The bookies have stopped taking bets on Chris Hughton, but West Bromwich Albion insisted yesterday "no decision" had been taken about who would succeed Roberto Di Matteo as manager – allowing Michael Appleton to audition for the role in tomorrow's relegation six-pointer at home to West Ham.
Appleton, who was named caretaker head coach after Di Matteo's sacking last Sunday, promised Avram Grant's team "a few surprises". First, though, he sat next to a club official who read out a statement before the pre-match press briefing. It read: "Contrary to widespread reports in the media, I can categorically state that no decision has yet been made by the football club regarding the appointment of a new head coach."
Hughton – fired by Newcastle after a 3-1 defeat at Albion in December – held talks with Albion on Wednesday. Discussions were reportedly due to resume yesterday, but it is thought there may have been hitches over back-room staff. Albion want to retain the services of Appleton, a member of the coaching team for eight years since injury forced the ex-Manchester United midfielder's retirement as a player.
Another sticking point could be that Albion operate a European-style hierarchy, with the head coach answerable to a sporting and technical director, Dan Ashworth, who has the final say on transfers. Hughton would have to accept an unfamiliar system, in which the caretaker is steeped.
Appleton tried to focus on what he billed an "enormous" match between 17th-placed Albion and a West Ham side propping up the Premier League. "This is not the Michael Appleton show," he said. "This is about getting three points against your biggest rivals."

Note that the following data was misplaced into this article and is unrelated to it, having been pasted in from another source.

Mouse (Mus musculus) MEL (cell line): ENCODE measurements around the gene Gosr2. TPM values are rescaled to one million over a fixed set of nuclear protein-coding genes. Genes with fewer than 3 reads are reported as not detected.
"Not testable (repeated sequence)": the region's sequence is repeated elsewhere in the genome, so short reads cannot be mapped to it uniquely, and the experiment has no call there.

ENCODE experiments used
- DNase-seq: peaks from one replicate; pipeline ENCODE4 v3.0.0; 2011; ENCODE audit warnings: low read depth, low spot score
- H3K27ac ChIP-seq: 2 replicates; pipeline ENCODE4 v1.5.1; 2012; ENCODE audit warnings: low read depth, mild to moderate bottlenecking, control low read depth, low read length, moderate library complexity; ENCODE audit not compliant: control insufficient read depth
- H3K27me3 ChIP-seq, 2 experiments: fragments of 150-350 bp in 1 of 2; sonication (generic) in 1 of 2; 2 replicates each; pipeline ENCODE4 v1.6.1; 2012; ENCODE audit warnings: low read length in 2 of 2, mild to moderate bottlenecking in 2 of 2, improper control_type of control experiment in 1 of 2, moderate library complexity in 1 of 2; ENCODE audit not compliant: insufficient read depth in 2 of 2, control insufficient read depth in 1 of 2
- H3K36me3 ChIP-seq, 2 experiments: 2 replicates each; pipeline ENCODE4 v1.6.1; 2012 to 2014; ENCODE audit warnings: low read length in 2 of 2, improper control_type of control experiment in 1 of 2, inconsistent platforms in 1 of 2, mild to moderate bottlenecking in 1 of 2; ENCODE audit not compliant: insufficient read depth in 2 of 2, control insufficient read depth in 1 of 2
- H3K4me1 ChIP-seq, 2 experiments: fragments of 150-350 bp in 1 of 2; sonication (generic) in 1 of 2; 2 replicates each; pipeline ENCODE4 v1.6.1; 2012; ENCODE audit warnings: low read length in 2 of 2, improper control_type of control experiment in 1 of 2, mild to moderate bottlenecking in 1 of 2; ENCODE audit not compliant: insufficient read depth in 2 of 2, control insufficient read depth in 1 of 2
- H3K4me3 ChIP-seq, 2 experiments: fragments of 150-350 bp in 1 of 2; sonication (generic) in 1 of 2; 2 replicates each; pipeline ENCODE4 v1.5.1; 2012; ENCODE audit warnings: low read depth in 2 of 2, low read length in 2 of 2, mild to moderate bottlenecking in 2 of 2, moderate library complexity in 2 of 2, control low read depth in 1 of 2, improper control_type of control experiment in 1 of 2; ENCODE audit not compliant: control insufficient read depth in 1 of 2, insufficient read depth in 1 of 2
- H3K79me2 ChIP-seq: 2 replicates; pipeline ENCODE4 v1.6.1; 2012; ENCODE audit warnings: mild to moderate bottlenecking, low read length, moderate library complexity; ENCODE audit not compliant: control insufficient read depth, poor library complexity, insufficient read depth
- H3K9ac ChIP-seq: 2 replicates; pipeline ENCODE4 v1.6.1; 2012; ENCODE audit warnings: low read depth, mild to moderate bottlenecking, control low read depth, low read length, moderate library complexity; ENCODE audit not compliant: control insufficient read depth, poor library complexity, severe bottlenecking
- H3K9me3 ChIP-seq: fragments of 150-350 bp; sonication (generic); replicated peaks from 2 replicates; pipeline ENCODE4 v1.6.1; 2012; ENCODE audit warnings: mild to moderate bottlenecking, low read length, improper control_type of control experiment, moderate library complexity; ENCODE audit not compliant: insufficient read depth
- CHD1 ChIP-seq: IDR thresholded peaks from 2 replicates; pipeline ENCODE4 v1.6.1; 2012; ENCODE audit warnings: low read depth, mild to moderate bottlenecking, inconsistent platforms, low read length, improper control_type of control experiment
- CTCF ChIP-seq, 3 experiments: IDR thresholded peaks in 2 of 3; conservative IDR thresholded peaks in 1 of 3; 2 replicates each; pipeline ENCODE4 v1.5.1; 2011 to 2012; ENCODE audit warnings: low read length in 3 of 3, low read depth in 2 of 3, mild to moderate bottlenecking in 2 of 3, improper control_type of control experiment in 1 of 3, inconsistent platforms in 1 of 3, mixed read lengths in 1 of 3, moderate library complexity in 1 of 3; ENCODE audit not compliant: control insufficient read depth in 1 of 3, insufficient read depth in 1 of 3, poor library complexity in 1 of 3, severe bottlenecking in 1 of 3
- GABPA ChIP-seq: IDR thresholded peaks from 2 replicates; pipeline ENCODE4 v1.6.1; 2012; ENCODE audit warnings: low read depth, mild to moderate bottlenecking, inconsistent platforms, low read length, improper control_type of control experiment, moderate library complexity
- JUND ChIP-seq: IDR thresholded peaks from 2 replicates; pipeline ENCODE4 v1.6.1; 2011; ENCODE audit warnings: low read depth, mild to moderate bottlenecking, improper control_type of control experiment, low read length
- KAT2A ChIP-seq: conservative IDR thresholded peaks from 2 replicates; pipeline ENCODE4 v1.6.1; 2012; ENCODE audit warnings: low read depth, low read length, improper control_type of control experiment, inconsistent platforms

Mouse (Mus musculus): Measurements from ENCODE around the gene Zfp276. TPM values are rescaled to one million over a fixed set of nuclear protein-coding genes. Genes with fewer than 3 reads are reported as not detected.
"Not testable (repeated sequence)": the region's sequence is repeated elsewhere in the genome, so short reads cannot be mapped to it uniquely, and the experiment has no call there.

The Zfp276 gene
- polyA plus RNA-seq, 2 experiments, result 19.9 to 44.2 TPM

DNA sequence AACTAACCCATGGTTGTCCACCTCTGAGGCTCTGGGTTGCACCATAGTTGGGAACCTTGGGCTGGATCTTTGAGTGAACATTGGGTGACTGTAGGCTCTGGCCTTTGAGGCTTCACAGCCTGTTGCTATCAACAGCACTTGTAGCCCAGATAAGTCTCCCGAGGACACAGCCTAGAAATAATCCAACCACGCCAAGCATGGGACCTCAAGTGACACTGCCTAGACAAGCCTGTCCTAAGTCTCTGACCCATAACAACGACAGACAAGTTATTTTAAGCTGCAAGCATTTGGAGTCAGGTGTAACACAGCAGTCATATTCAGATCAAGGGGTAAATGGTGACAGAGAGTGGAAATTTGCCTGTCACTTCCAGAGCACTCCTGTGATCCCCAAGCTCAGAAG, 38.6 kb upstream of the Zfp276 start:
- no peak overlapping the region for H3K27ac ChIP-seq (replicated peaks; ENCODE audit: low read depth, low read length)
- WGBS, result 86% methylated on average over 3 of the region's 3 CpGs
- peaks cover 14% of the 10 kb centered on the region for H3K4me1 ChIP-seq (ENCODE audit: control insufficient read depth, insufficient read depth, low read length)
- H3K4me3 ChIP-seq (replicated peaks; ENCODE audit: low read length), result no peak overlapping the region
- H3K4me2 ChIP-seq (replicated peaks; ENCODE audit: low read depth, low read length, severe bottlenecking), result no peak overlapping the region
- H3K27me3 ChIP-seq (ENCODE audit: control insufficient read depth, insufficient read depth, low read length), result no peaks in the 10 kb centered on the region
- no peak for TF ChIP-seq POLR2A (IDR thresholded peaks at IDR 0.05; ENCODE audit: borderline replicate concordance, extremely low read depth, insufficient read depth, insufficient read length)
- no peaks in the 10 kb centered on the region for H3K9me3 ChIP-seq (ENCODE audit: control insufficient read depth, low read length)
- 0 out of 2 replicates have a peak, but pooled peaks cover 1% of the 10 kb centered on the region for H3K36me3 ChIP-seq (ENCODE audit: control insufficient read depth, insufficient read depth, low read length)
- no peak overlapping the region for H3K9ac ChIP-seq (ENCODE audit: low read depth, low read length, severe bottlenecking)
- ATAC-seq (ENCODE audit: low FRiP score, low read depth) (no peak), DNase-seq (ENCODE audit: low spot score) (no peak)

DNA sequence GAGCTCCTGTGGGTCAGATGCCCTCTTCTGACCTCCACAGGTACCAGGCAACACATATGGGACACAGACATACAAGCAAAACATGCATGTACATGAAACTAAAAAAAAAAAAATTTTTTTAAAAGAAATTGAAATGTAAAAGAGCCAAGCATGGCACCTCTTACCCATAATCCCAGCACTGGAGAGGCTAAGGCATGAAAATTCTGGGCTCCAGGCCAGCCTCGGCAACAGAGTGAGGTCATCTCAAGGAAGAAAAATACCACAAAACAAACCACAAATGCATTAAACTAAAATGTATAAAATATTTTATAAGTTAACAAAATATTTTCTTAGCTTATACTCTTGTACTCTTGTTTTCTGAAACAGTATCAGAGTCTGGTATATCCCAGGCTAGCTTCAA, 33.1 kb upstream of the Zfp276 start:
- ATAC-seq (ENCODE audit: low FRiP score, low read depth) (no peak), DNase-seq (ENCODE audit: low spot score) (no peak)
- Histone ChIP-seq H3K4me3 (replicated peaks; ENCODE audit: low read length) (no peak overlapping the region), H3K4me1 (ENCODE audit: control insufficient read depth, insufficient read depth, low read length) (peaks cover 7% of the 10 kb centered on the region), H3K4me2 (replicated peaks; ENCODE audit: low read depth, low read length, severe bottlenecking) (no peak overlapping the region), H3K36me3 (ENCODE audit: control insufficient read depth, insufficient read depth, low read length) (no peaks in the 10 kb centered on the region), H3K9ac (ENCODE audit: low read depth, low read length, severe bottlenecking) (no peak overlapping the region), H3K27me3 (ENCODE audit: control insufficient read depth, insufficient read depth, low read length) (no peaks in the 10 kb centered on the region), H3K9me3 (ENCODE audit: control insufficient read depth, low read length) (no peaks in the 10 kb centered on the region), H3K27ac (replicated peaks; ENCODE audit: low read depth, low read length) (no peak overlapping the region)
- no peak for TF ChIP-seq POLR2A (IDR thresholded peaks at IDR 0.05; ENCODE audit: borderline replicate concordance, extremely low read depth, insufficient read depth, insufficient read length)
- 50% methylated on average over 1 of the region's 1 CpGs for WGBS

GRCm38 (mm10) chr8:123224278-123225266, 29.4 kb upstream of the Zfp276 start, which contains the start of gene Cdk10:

Inevitably, he was steered back to the vacancy. "I've never hid from wanting to be a manager. I've taken all the necessary badges. The way I had to finish [playing] gave me plenty of thinking time; whether I wanted to stay in the game, did I want to coach?
"My personality meant that was always a likely step. Now I find myself taking over a side until told differently and I'm going to try and grasp the opportunity. I've learnt from some good managers. I started my playing career under Sir Alex Ferguson and there's no better tutor to learn from. I played under David Moyes at Preston and then Gary Megson signed me here."
Appleton is highly respected by the players and claimed a "fantastic response" on the training ground. "Different people have subtly different ways they like to do things, and the players embraced that from day one. They're coming off with smiles on their faces, which is very important. I like to think we've got a few surprises up our sleeves come Saturday."
If he is still in charge, the 35-year-old will become the Premier League's youngest-ever manager. "You don't choose these things; they just happen. All I'd say is that for the past eight years I've been working ever so hard. I've done my time in the trenches. I remember taking over the Under-14s so I've worked my way up. I had to deal with millionaire superstar players from the age of 15 myself and travelled the world for three years with the best team in the world in United."
And as Appleton explained, one sage of the sport is likely to have a knowing smile if and when he pits himself against Grant. "I'll always remember Eric Harrison, the coach famous for bringing up the 'dream team' at Old Trafford, telling me, 'You'll have a good career as a footballer, but an even better one as a manager'."